Highlights of day one

Reports this morning of a looming preference switch by the Victorian Liberals in favour of the Greens, and a line-ball internal poll in the new Perth seat of Burt.

UPDATE: Essential Research has the Labor lead down from 52-48 to 51-49, with the Coalition up two on the primary vote to 42%, Labor steady on 38% and the Greens steady on 10%. One of many questions on the budget records 20% approval overall and 29% disapproval, with 35% for neither and 15% for don’t know. All the others, together with questions on detention centres, can be seen on the full release. We also have a poll today in The Guardian for Lonergan, conducted Friday to Sunday from a sample of 1841, which reaches 50-50 on two-party preferred from primary votes of Coalition 42%, Labor 35% and Greens 12%.

In response to Radio National Drive host Patricia Karvelas’s desire to refer to yesterday as day one of the election campaign, a listener helpfully offered that the actual day of the announcement, Sunday, might be deemed “day zero”. That works for me, so there’s your headline. However you care to number it, here are some highlights:

Andrew Probyn of The West Australian reports a Liberal Party internal poll derived from “15-minute interviews with 600 people on April 30 and May 1” recorded a dead heat on two-party preferred in the new electorate of Burt in southern Perth. The report also cites optimism from Liberal insiders about Cowan and Hasluck, where “the advantage of incumbency and strong local campaigns” are expected to make the difference.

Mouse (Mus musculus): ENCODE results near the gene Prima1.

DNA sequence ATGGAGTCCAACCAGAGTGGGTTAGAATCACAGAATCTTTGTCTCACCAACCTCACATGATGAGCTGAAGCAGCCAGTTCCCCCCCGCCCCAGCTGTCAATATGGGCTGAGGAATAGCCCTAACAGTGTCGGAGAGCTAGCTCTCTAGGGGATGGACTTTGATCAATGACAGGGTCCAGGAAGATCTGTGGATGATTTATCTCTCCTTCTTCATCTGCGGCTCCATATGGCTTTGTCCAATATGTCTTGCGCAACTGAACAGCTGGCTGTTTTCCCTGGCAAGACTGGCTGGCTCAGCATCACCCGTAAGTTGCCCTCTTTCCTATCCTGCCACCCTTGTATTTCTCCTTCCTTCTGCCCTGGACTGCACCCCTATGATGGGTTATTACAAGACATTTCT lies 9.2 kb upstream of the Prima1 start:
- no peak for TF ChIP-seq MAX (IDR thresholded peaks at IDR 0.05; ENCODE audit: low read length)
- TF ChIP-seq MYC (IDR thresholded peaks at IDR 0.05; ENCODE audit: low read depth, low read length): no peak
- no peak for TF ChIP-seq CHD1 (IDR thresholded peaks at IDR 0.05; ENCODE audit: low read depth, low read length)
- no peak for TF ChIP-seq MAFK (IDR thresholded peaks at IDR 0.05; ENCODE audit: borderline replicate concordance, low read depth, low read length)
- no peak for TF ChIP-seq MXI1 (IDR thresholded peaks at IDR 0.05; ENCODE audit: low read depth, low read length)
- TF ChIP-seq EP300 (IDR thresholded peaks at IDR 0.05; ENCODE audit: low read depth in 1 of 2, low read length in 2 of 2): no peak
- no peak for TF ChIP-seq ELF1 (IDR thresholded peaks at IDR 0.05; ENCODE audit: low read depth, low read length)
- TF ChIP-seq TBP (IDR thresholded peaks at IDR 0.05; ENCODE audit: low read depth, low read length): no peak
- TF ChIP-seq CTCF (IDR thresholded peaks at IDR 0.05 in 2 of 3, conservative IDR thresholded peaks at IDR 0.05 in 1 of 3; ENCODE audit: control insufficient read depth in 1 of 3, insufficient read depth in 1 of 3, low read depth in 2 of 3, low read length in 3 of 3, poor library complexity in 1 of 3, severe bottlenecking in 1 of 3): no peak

• In other internal polling news, Mark Riley of Seven News reported on Thursday that Liberal polling conducted on April 29 showed the party trailing 53.1-46.9 in Eden-Monaro, but leading 50.3-49.7 in Reid, 50.9-49.1 in Banks, 50.2-49.8 in Gilmore, 51.6-48.5 in Bennelong, 51.2-48.8 in Lindsay and 58.8-41.2 in Hughes, with Barnaby Joyce holding a 53.1-46.9 lead over Tony Windsor in New England. The report copped a more than usually vehement response from Liberal pollster Mark Textor, who denied any such polling had been conducted by his own firm, Crosby Textor. Riley said in his report that the polling was “delivered to New South Wales Liberal executives by campaign guru Lynton Crosby yesterday and leaked to Seven News”, to which Textor retorted that Crosby was out of the country. Riley responded that he had “at no stage said it was your polling”, and insisted it had been distributed to prominent members of the party. In his report the following evening, Riley said “Liberal-National director Tony Nutt said it wasn’t commissioned by the party and rejected the numbers”.

Ellen Whinnett of the Herald Sun reports the Liberals are “on the brink” of a deal in which they will direct preferences to the Greens in Batman and Wills, while the Greens run open tickets in marginal seats in the Melbourne suburbs. The former half of the bargain returns to the Liberals’ usual practice before 2013, but for the Greens to fail to direct preferences in marginal seats is a little more unusual. However, the impact of the former will be far the greater. When the Liberals flipped their preference recommendation in 2013, the Greens’ share of their preferences in the Melbourne electorate slumped from 80.0% to 33.7%. This would have gouged about 10% of Adam Bandt’s two-party vote against Labor, but the improvment of his position on the primary vote was sufficient to exactly cancel it out. In Batman and Wills, the Greens’ share of Liberal preferences in 2013 was 32.6% and 28.7% respectively. If that changed to 80% with no alteration to the primary vote, David Feeney’s 10.6% winning margin over Greens candidate Alex Bhathal, who opposes him again this time, would reduce to zero, while Labor would hold on to a 3.5% margin in Wills. By contrast, the Greens running an open ticket appears to reduce Labor’s share of their preferences by only 3%. The Greens vote in Labor’s Victorian targets of Deakin, La Trobe and Corangamite was in each case a fraction above 10%, so the difference is likely to be 0.3% to 0.4%.